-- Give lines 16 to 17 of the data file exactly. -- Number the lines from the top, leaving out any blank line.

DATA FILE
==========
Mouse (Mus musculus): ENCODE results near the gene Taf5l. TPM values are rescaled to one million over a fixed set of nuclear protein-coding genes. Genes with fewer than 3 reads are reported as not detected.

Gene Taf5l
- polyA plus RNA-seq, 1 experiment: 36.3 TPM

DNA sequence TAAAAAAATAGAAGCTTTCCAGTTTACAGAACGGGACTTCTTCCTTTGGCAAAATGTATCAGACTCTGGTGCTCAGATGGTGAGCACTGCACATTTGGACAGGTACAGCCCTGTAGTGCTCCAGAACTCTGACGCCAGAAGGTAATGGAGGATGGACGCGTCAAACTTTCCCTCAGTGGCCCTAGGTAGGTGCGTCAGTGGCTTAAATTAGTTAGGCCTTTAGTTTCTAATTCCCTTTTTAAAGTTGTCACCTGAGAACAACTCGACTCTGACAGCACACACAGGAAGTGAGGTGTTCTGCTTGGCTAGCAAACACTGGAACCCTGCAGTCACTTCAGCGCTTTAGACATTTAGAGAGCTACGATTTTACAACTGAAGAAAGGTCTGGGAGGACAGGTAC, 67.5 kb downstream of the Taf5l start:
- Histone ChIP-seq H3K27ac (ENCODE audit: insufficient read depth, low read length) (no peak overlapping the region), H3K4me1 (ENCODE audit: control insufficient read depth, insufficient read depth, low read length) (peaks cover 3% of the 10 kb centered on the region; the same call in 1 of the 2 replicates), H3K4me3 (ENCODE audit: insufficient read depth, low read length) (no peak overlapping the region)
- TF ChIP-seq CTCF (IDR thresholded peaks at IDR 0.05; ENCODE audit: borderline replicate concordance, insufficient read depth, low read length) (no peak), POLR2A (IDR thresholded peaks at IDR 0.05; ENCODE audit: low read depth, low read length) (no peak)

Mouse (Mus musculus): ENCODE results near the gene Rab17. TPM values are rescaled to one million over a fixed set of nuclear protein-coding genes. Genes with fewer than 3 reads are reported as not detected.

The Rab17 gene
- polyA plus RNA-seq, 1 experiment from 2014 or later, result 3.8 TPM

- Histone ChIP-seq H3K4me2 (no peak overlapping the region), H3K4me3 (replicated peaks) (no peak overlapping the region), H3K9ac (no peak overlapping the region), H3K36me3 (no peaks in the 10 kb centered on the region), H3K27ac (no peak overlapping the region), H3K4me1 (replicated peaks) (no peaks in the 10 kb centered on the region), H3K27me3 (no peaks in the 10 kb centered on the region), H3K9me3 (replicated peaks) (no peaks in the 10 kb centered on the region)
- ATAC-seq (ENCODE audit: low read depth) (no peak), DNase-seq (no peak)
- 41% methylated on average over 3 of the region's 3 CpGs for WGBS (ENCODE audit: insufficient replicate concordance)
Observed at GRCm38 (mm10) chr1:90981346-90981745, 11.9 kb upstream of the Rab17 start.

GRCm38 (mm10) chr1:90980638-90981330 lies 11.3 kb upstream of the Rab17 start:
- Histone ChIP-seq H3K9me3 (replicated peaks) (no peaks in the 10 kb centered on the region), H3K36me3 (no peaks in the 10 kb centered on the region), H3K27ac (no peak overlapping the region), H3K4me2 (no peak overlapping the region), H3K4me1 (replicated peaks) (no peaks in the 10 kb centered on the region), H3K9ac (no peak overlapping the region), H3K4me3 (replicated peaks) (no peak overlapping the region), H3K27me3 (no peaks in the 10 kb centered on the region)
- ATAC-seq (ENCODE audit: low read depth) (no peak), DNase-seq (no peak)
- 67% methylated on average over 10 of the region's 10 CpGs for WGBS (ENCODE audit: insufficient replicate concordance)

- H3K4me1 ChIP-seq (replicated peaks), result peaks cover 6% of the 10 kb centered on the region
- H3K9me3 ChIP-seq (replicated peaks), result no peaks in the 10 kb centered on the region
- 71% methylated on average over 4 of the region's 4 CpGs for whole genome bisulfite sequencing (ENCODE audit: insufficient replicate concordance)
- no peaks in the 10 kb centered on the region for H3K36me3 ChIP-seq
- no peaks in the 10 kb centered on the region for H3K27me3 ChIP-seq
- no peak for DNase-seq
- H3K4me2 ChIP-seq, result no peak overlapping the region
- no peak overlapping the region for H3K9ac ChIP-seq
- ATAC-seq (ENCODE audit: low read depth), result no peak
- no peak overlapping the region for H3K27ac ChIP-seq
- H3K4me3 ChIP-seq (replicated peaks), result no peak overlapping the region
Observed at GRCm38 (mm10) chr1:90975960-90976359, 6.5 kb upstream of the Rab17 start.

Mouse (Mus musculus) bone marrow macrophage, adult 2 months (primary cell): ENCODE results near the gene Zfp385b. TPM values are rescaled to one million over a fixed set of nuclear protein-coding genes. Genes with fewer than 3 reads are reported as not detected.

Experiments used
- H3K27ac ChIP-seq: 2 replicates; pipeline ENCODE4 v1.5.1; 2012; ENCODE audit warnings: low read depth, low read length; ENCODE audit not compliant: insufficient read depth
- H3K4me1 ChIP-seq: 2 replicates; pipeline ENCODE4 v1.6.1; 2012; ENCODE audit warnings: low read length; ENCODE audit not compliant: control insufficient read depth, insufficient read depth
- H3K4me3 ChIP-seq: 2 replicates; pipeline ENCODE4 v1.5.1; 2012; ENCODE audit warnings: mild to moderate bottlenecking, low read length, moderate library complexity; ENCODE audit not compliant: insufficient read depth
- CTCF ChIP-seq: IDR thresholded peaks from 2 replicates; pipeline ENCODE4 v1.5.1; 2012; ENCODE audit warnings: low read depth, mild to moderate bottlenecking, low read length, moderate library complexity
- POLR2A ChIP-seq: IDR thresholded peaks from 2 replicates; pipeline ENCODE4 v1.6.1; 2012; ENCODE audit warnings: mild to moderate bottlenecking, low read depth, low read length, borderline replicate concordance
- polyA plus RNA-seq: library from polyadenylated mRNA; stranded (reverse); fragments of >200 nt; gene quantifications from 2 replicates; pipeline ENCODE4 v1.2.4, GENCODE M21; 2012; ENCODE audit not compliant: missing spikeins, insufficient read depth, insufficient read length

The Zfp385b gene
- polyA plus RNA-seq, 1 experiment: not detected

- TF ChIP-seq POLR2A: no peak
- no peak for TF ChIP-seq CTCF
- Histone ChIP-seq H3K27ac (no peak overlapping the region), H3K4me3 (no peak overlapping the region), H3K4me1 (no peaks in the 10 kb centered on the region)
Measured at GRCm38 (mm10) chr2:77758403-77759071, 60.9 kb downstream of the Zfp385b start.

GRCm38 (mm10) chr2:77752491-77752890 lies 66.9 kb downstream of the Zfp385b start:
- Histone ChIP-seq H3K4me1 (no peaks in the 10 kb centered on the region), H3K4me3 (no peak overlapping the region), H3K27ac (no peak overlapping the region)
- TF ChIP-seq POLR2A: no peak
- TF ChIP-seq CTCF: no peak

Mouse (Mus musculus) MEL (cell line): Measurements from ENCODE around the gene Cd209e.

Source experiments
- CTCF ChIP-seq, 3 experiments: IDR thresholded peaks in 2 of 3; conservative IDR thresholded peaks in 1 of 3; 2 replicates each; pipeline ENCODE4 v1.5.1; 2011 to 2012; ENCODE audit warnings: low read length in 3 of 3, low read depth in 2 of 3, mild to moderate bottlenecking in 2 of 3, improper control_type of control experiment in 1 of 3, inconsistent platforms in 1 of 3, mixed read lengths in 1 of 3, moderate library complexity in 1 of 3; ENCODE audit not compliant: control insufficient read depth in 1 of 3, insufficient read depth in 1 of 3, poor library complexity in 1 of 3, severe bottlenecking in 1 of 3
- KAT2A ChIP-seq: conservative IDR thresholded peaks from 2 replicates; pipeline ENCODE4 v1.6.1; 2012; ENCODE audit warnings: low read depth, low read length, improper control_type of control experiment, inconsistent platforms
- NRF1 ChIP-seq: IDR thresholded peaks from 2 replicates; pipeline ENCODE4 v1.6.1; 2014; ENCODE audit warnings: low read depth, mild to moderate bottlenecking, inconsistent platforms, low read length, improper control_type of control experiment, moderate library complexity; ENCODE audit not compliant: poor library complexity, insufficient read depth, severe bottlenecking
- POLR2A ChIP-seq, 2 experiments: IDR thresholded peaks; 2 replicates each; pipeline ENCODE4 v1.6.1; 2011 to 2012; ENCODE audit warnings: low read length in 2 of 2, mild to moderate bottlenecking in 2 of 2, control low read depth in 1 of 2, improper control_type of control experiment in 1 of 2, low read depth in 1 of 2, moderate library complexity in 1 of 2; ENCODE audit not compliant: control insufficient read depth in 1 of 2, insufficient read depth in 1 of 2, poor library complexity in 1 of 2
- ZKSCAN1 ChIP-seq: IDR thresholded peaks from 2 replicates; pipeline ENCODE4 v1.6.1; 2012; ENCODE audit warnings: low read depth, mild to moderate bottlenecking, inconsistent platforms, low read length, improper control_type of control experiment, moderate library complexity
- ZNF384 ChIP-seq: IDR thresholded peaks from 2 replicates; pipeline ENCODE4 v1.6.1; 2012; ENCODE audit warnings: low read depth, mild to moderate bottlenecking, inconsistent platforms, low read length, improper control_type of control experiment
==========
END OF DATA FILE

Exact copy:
- ATAC-seq (ENCODE audit: low read depth) (no peak), DNase-seq (no peak)
- 67% methylated on average over 10 of the region's 10 CpGs for WGBS (ENCODE audit: insufficient replicate concordance)